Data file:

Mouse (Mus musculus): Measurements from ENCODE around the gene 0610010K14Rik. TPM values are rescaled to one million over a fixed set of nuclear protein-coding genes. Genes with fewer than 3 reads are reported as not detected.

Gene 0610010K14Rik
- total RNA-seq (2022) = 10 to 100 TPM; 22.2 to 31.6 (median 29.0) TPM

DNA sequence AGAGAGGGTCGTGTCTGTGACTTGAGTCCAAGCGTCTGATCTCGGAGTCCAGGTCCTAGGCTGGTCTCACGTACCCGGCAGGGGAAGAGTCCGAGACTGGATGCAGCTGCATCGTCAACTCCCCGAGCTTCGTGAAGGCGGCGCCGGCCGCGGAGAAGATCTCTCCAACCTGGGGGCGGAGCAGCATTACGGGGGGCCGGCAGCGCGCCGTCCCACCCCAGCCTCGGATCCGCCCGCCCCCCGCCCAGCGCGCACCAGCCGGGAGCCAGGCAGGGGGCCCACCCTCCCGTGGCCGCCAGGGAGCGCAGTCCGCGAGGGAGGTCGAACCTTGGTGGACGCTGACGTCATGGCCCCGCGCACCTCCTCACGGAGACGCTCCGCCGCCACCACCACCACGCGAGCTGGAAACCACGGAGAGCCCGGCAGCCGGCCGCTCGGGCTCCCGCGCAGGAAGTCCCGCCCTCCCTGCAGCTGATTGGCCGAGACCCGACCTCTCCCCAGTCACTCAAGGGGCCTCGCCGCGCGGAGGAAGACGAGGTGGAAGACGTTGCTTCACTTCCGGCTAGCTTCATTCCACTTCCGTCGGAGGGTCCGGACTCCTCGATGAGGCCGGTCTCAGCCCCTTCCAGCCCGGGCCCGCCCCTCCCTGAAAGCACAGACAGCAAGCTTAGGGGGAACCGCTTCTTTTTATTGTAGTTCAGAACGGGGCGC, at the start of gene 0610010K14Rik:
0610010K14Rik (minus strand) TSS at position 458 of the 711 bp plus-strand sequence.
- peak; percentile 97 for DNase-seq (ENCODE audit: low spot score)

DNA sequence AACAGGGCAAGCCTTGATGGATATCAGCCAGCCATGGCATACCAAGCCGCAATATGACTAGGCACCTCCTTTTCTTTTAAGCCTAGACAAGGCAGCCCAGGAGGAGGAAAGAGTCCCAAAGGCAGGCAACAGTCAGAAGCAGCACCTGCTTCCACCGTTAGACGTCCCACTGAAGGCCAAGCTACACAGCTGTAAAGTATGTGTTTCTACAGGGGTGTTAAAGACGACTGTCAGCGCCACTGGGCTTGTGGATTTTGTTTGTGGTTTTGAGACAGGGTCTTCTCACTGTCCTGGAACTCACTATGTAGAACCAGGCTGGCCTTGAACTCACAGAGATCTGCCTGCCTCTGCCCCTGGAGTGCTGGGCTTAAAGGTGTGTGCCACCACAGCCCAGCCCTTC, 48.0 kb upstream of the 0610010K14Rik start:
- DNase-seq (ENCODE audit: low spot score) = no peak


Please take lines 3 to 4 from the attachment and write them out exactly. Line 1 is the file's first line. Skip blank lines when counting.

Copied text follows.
- total RNA-seq (2022) = 10 to 100 TPM; 22.2 to 31.6 (median 29.0) TPM

DNA sequence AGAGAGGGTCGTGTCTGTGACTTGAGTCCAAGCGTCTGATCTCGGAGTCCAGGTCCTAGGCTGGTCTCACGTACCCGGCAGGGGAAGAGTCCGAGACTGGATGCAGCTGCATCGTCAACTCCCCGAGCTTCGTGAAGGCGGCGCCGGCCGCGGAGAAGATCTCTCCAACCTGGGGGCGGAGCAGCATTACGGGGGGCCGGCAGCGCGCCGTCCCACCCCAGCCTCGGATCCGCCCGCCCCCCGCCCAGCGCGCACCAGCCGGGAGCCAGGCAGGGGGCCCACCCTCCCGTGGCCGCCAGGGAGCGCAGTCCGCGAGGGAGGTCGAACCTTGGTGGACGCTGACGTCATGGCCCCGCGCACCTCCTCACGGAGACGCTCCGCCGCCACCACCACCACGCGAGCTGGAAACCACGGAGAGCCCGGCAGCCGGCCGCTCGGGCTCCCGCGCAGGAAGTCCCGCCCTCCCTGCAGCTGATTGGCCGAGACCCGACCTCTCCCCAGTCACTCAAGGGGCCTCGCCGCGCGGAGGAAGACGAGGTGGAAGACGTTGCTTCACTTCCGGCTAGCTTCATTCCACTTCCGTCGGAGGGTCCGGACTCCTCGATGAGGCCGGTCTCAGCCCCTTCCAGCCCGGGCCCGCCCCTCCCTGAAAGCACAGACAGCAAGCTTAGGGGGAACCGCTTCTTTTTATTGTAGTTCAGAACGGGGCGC, at the start of gene 0610010K14Rik: